Who would have thought the corporate sustainability profession would arise?
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On Jan. 1, the new International Maritime Organization regulation for reducing the sulfur content of marine fuels from 3.5 percent to 0.5 percent will take effect. With the change comes the need for inspections and enforcement to give the new rule "teeth" and force compliance.
Academia has gone green in a big way in recent years, but some doubt whether it will make much difference to the planet.
For decades, the main argument against climate action has been economic: Even if the climate is changing, the argument went, addressing it at the scale needed would force companies, cities and institutions into bankruptcy. In short, it would tank the economy.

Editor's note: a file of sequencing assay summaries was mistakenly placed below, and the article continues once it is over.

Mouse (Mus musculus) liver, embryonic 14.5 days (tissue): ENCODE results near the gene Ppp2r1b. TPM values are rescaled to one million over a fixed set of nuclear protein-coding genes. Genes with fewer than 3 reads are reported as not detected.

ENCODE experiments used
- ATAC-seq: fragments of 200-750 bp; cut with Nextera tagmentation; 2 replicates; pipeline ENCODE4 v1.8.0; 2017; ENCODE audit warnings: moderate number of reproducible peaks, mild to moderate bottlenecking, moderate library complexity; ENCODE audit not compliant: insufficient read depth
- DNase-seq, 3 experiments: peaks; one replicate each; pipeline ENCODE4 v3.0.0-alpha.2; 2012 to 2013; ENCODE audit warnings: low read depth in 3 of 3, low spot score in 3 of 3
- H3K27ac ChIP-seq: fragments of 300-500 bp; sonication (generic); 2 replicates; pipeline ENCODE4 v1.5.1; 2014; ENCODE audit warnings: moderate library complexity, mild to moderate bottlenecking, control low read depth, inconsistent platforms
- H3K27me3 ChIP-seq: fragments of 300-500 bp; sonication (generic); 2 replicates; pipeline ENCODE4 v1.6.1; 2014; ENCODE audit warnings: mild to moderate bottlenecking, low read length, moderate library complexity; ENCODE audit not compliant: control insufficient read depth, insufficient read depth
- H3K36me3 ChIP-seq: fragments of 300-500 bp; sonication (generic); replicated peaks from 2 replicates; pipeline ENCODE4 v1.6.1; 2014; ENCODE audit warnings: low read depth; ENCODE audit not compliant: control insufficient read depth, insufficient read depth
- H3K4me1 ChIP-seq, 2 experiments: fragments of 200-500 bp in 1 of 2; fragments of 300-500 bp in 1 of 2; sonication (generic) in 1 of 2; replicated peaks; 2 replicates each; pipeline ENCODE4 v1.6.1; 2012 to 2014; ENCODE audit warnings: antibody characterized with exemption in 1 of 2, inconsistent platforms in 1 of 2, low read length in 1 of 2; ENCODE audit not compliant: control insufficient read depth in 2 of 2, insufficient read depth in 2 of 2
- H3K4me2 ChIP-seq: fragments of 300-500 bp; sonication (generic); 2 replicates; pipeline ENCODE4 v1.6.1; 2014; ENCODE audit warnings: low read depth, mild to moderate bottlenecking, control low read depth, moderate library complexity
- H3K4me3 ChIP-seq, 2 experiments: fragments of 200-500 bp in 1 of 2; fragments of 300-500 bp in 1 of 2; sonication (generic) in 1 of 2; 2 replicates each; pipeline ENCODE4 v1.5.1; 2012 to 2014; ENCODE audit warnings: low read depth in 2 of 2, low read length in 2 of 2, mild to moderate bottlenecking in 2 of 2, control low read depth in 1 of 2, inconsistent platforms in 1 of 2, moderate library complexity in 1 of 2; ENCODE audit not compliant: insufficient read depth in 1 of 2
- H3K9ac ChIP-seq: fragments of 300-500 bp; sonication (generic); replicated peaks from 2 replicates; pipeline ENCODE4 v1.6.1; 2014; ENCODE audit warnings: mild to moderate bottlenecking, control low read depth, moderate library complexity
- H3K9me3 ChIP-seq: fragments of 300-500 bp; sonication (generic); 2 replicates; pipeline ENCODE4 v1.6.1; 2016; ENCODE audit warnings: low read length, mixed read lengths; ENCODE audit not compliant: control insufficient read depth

When I used to behave like an entitled teenager, my mother always used to say, "You’ve only one mouth but you’ve got two ears." It used to drive me crazy. But as with most things, she was right.
Stories are everything — in corporate sustainability as in life. Facts and numbers help explain the world as it is, but narratives give it meaning.
In 2015, United Nations member states, together with civil society and business, came together to prepare a blueprint to achieve a better and more sustainable future for all by 2030.
If sustainable plastic sounds like an oxymoron to you, you wouldn’t be the only one. But with the sleeping giant of public opinion beginning to awaken to the unsustainability of plastic around the world — roughly 40 percent of which is found in packaging — some innovators are starting to look for ways to avoid using the material.
Forget green. The next clean economy is blue. Blue, as in the deep blue sea.
There’s been a noticeable uptick lately in buzz around chemical recycling, and the promise of technologies that can fix the broken recycling system.